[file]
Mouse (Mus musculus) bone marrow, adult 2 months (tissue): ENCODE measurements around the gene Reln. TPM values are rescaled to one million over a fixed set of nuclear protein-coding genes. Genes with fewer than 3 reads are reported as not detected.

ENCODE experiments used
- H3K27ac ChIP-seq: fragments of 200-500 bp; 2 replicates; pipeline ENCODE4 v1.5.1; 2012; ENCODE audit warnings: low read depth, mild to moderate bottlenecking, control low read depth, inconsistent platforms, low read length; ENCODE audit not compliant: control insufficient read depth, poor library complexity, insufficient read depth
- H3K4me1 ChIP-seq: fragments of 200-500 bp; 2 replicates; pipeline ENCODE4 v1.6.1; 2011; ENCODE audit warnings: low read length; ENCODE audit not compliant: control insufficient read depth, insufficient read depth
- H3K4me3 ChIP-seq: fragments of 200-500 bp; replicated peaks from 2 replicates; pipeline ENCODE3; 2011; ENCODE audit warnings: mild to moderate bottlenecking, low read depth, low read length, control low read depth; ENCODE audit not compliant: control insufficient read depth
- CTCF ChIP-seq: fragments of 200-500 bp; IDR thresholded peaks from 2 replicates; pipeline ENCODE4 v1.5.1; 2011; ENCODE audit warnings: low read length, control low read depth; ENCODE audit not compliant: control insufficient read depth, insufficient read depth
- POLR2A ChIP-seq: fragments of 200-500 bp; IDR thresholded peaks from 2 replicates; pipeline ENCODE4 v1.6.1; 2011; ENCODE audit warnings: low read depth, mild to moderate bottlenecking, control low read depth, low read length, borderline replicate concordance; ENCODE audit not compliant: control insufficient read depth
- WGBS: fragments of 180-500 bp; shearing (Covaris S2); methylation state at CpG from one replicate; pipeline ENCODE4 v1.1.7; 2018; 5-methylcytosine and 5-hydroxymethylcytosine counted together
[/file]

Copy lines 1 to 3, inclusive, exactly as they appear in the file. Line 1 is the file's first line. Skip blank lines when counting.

Mouse (Mus musculus) bone marrow, adult 2 months (tissue): ENCODE measurements around the gene Reln. TPM values are rescaled to one million over a fixed set of nuclear protein-coding genes. Genes with fewer than 3 reads are reported as not detected.

ENCODE experiments used
- H3K27ac ChIP-seq: fragments of 200-500 bp; 2 replicates; pipeline ENCODE4 v1.5.1; 2012; ENCODE audit warnings: low read depth, mild to moderate bottlenecking, control low read depth, inconsistent platforms, low read length; ENCODE audit not compliant: control insufficient read depth, poor library complexity, insufficient read depth